Additionally, embedded x.com (Twitter) timelines on CARDINAL NEWS websites (and any other website worldwide for that matter) will likely not work properly when a web browser’s Cross-Site Tracking Prevention is turned ON (usually turned on by default). On iOS Safari, turning off Cross-Site Tracking Prevention is equivalent to turning off a privacy feature. Browser users must turn this web browser privacy feature off to see X.com timelines properly when they are viewing websites with embedded X.com timelines. This condition emerged during the Summer of 2023 (mostly July) when X.com (formerly Twitter) adjusted their system in a manner that did not allow the display of embedded Twitter timelines in websites if the viewers of those websites were using a browser with the setting activated that doesn’t allow cross-site tracking.
IMPACT ON PRIVACY
Cross-device tracking techniques are used by advertisers, for example, to help identify which of their channels are most successful in helping convert browsers into buyers. The privacy concern arises for browser users regarding privacy policies that health care providers use, and that financial institutions use that may allow the release of the data they collect after the data has gone through a de-identification process that creates an anonymous profile.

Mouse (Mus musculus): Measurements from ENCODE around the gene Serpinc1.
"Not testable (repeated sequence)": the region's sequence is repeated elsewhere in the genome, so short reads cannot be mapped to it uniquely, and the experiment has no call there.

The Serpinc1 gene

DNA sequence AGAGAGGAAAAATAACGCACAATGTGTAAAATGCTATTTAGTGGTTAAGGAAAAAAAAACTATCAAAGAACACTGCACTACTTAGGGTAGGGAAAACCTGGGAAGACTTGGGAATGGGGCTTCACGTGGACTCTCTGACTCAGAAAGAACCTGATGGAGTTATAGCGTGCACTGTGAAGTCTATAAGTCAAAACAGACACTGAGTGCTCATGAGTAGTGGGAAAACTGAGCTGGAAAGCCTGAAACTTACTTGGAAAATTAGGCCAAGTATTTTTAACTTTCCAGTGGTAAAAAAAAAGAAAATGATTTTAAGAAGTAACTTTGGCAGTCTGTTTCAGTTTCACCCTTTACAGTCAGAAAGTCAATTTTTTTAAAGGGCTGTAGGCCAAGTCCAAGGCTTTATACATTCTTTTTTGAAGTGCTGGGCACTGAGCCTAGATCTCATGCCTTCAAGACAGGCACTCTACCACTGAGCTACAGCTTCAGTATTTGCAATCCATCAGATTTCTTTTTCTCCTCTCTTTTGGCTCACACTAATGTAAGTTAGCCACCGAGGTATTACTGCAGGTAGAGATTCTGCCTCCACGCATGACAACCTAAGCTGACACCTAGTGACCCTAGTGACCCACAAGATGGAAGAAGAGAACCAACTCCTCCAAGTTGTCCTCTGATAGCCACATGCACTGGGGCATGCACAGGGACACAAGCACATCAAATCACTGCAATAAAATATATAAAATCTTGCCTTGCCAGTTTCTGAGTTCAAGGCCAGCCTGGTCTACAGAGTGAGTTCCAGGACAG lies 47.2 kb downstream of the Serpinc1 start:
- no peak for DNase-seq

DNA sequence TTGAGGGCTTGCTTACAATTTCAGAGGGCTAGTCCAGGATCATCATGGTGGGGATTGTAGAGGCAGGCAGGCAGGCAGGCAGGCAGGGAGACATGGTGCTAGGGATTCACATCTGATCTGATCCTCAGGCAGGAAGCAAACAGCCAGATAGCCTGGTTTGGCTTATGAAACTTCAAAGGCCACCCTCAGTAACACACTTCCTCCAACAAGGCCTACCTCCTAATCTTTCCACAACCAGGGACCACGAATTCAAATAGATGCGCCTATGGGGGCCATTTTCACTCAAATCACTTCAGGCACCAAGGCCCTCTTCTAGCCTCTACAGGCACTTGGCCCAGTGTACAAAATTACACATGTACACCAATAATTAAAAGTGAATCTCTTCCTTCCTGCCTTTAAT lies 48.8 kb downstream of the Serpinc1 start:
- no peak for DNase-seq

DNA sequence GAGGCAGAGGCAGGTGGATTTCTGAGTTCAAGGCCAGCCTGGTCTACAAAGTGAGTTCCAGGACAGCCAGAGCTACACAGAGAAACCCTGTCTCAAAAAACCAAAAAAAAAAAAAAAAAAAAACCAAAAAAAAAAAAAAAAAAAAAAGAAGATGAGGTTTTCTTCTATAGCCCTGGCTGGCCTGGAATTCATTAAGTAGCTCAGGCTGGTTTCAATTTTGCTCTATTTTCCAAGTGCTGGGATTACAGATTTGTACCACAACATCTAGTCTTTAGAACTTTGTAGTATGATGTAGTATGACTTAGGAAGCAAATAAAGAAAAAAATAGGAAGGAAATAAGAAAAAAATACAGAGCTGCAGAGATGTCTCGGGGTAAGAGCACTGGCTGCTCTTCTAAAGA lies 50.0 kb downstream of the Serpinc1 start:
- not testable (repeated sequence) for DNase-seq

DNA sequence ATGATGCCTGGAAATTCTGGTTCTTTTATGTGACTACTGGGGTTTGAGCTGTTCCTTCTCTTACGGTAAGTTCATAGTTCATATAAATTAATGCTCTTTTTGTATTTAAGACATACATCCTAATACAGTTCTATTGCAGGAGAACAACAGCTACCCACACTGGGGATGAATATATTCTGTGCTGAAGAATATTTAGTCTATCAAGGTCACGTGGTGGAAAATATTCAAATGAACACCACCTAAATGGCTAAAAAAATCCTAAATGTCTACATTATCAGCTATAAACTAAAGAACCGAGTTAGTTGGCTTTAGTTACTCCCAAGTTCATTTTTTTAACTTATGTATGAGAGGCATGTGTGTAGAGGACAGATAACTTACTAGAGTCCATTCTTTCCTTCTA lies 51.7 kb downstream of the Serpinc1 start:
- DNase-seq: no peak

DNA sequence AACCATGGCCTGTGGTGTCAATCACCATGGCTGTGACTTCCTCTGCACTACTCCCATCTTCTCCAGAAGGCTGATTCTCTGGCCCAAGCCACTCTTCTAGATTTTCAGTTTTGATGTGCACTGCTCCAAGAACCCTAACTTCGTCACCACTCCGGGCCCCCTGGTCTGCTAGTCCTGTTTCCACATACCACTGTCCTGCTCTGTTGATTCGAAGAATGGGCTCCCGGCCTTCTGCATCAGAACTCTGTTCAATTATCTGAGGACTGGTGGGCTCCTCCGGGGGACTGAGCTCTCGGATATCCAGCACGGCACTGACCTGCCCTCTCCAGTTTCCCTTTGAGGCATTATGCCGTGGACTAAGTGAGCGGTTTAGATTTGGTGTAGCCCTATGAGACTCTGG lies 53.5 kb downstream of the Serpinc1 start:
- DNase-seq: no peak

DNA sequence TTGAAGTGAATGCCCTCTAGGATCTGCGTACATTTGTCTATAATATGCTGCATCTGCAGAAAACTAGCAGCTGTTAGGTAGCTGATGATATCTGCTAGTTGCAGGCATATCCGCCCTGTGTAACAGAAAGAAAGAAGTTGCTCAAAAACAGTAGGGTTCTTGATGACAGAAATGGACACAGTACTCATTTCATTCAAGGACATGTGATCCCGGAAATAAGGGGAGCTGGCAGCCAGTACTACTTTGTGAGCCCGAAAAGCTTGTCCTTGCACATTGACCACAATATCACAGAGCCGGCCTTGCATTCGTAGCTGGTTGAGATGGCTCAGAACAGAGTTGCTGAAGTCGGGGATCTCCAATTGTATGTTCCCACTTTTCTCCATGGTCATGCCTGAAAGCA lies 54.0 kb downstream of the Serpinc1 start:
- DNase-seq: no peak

However, that anonymous profile can be rebuilt by using auxiliary data and practices to re-identify an individual.
Browser fingerprinting relies on a user’s browser, and is a way of identifying users or viewers every time they go online — tracking each user’s activity from their anonymous profile. Through fingerprinting, websites can determine the user’s operating system, language, time zone, and browser version without a viewer’s permission. De-anonymization is the practice (including using browser fingerprinting) of matching anonymous data (also known as de-identified data) with publicly available information, or auxiliary data, in order to construct and discover the identity of the person that is using a web browser to view websites.
In additional to being beneficial for advertisers, tracking users can be a good thing because it helps web designers build better websites, and it can be helpful for researchers — particularly in health care — for understanding the health of populations. Tracking can become a bad thing if bad actors work extra hard to construct a profile (via de-anonymization) that could specifically identify each user and then manipulate, harass, strategize against, or commit a crime against a particular user. De-anonymization may be of particular concern for high profile personalities, such as politicians, government officials, CEOs, and celebrities.